I am a beachcomber, but I collect memories rather than the tangible.”


“As a legacy of my working life as a dermatologist, I have always had an eye for shapes, patterns and detail and this has led to a particular interest in macro and close up photography, especially of nature subjects. I find I am inspired by Zen artistic philosophy, which stresses simplicity, allusiveness and restraint aiming to give my work a meditative quality.

The use of a Lensbaby lens in this series gives an abstract quality to these images of common flowers so that the exact nature of the subject may be hard to discern. Hence the emphasis is on form and shape and small details that could be hidden from casual viewers of these flowers as they glance at them quickly in the middle of their busy lives.”

“Opertus – concealed, obscure, hidden

chairs 3
chairs 3

A photographer is a person with a camera reproducing a copy of reality. Is this it? A recording of what happens at the very moment the button on the camera is pushed and the shutter opens and closes. Is this all there is to photography? Image = reality!

Art is not what you see, but what you make others see – Edgar Degas

My intention when taking a picture is to record what I ‘see’ which is more than just the reality that presents itself to me.

The images I select for this exhibition present my reality, my view of the world, my experience, and my interpretation.”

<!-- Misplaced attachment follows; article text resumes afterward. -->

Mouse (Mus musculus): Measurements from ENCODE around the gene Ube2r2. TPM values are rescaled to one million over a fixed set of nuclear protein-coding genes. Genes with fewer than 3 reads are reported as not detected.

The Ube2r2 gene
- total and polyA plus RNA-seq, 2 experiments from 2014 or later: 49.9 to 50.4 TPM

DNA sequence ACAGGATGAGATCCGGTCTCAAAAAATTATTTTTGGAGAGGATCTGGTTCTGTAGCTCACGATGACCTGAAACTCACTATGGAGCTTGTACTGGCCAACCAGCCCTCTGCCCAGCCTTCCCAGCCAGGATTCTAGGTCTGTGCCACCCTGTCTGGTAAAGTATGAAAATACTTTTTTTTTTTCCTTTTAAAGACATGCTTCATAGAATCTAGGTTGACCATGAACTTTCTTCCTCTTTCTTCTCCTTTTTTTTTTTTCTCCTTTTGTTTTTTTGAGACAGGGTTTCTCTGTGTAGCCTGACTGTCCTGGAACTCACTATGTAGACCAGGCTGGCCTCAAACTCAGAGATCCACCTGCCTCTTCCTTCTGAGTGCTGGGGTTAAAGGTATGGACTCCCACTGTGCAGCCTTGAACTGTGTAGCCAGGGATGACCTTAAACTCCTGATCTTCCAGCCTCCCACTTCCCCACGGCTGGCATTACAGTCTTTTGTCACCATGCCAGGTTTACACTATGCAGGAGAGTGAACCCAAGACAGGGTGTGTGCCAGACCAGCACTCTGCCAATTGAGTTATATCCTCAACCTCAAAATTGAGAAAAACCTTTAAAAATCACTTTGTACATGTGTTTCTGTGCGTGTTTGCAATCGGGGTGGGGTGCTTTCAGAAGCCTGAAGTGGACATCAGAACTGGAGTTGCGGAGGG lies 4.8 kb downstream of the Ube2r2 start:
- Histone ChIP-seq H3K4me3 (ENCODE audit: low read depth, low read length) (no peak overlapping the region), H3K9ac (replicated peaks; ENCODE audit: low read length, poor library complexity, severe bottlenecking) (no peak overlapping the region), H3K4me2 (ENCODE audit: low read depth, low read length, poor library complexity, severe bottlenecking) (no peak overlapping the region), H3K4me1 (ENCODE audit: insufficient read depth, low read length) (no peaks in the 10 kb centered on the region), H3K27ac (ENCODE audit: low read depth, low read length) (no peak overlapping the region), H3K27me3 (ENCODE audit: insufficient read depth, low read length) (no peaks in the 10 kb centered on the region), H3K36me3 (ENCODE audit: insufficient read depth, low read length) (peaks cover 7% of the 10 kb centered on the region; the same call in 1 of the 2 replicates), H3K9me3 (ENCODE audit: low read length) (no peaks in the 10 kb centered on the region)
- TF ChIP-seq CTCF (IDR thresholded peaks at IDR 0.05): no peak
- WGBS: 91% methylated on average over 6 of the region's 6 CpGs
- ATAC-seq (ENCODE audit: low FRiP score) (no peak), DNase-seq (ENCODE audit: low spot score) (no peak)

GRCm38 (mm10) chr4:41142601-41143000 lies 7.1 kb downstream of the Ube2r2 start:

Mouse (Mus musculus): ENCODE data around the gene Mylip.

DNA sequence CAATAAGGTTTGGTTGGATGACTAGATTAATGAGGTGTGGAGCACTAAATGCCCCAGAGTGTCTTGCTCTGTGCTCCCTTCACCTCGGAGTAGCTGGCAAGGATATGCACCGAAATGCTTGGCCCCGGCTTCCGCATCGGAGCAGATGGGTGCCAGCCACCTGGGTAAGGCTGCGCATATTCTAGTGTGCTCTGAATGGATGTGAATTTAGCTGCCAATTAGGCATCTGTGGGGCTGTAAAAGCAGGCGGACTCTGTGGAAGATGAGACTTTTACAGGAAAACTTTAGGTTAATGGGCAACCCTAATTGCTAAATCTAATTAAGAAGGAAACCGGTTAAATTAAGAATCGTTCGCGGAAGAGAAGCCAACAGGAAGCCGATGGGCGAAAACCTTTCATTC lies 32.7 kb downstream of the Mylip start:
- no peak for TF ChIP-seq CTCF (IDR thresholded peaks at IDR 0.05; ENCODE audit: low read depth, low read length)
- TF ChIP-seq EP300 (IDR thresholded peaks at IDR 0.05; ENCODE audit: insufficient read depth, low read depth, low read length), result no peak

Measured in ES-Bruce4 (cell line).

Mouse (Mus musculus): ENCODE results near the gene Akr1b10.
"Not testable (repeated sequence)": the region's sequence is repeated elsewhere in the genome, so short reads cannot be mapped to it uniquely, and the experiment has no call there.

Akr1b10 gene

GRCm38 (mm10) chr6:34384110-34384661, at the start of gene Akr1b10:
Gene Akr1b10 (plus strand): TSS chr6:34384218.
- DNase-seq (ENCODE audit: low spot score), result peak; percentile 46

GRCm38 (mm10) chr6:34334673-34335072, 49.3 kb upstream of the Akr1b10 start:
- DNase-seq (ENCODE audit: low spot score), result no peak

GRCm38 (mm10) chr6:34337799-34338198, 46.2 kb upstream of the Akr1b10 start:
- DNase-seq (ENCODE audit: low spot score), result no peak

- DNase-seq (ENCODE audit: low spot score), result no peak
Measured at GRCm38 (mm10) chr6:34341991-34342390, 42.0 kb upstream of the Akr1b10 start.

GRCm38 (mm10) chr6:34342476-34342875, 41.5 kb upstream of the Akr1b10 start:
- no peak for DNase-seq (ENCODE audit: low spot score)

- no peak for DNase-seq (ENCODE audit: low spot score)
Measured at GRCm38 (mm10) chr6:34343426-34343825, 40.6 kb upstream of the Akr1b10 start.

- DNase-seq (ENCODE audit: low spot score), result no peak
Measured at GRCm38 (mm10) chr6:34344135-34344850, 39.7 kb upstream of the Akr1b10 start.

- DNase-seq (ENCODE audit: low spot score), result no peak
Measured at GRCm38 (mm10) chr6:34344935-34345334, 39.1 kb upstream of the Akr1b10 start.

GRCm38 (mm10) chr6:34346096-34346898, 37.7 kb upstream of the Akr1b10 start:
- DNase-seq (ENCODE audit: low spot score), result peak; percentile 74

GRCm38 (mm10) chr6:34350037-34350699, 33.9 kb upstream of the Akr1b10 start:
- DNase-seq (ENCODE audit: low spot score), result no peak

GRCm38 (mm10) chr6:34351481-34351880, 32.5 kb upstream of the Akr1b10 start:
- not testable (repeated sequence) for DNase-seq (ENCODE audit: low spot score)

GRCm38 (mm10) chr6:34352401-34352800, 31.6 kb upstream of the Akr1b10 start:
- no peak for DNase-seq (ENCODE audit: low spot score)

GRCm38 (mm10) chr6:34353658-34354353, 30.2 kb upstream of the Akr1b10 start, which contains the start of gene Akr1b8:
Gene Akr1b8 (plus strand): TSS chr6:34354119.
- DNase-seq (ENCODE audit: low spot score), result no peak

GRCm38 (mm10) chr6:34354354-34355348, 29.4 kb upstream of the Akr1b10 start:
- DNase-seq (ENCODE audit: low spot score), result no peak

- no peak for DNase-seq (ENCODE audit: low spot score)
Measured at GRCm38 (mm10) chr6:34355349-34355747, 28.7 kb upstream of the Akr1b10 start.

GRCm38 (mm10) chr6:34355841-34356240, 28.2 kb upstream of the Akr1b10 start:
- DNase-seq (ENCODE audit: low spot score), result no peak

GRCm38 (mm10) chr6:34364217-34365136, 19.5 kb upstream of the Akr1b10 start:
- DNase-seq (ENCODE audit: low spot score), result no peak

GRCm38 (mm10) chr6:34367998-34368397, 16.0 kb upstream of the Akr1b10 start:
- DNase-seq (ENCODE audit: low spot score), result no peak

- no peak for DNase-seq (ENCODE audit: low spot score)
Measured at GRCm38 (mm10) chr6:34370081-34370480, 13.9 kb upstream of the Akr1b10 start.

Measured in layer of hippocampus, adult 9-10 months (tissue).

“My work celebrates the “faces on the wall” to be found hidden within wall art/graffiti. Often these faces have been defaced, over painted, rendered within and across architectural features or allowed to decay because of environmental factors. Each image here was found. Originally hidden within an environment that is/was classic urban art. The images come from Madrid, Granada, Cordoba, Paris, Rome, Salamanca, Montreal and Melbourne. They speak to the other ‘hidden’ and that is the universal and often controversial expression of ‘people speak’ –the vernacular. The images have been modified to highlight particular qualities that make them original statements albeit from found work, that is discovered work in public places made by wall artists who remain anonymous or unknown to me. Perversely these studies have discovered them, which is so fitting for the exhibition theme –opertus.”

These statements and images are the Copyright work of the artists credited above.

Imagined Emotional Landscapes is on the wall in Kogarah

Imagined Emotional Landscapes is on the wall in Kogarah
– The making of a Group Exhibition at St. George Leagues Club Photographic Society!

This is the story about the making of pictures. As such the story is one of words. The heroes of the story are the pictures now on the walls of Kogarah Library until 22nd May 2016. This is the story through one person’s eyes, of how they got there – mine!